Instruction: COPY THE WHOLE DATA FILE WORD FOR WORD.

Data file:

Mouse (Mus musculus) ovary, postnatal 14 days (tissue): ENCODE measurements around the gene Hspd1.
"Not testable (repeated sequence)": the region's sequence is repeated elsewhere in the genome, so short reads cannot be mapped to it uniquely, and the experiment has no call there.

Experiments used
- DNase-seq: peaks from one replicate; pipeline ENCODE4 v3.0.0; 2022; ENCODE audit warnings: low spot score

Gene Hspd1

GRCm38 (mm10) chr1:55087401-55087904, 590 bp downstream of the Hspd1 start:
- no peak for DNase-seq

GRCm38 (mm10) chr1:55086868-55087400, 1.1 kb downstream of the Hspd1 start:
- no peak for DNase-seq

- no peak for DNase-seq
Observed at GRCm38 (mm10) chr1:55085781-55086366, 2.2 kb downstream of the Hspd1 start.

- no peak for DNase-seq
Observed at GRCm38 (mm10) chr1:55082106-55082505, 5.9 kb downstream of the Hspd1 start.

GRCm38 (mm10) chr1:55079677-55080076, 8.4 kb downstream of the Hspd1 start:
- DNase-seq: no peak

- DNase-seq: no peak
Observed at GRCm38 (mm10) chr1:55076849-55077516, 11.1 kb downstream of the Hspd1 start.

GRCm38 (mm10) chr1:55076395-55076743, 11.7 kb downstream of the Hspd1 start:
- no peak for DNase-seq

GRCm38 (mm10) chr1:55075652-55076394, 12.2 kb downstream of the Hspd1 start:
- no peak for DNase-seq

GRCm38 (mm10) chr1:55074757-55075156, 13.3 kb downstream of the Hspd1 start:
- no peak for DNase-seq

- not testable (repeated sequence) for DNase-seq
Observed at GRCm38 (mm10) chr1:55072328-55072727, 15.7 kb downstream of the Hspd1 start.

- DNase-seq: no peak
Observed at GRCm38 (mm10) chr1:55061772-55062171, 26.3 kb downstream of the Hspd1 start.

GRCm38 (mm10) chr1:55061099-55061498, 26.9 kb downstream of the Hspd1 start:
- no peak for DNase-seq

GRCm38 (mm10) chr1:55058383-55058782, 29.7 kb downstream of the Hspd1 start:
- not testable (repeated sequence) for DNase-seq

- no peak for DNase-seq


Mouse (Mus musculus) ovary, postnatal 14 days (tissue): ENCODE measurements around the gene Hspd1.
"Not testable (repeated sequence)": the region's sequence is repeated elsewhere in the genome, so short reads cannot be mapped to it uniquely, and the experiment has no call there.

Experiments used
- DNase-seq: peaks from one replicate; pipeline ENCODE4 v3.0.0; 2022; ENCODE audit warnings: low spot score

Gene Hspd1

GRCm38 (mm10) chr1:55087401-55087904, 590 bp downstream of the Hspd1 start:
- no peak for DNase-seq

GRCm38 (mm10) chr1:55086868-55087400, 1.1 kb downstream of the Hspd1 start:
- no peak for DNase-seq

- no peak for DNase-seq
Observed at GRCm38 (mm10) chr1:55085781-55086366, 2.2 kb downstream of the Hspd1 start.

- no peak for DNase-seq
Observed at GRCm38 (mm10) chr1:55082106-55082505, 5.9 kb downstream of the Hspd1 start.

GRCm38 (mm10) chr1:55079677-55080076, 8.4 kb downstream of the Hspd1 start:
- DNase-seq: no peak

- DNase-seq: no peak
Observed at GRCm38 (mm10) chr1:55076849-55077516, 11.1 kb downstream of the Hspd1 start.

GRCm38 (mm10) chr1:55076395-55076743, 11.7 kb downstream of the Hspd1 start:
- no peak for DNase-seq

GRCm38 (mm10) chr1:55075652-55076394, 12.2 kb downstream of the Hspd1 start:
- no peak for DNase-seq

GRCm38 (mm10) chr1:55074757-55075156, 13.3 kb downstream of the Hspd1 start:
- no peak for DNase-seq

- not testable (repeated sequence) for DNase-seq
Observed at GRCm38 (mm10) chr1:55072328-55072727, 15.7 kb downstream of the Hspd1 start.

- DNase-seq: no peak
Observed at GRCm38 (mm10) chr1:55061772-55062171, 26.3 kb downstream of the Hspd1 start.

GRCm38 (mm10) chr1:55061099-55061498, 26.9 kb downstream of the Hspd1 start:
- no peak for DNase-seq

GRCm38 (mm10) chr1:55058383-55058782, 29.7 kb downstream of the Hspd1 start:
- not testable (repeated sequence) for DNase-seq

- no peak for DNase-seq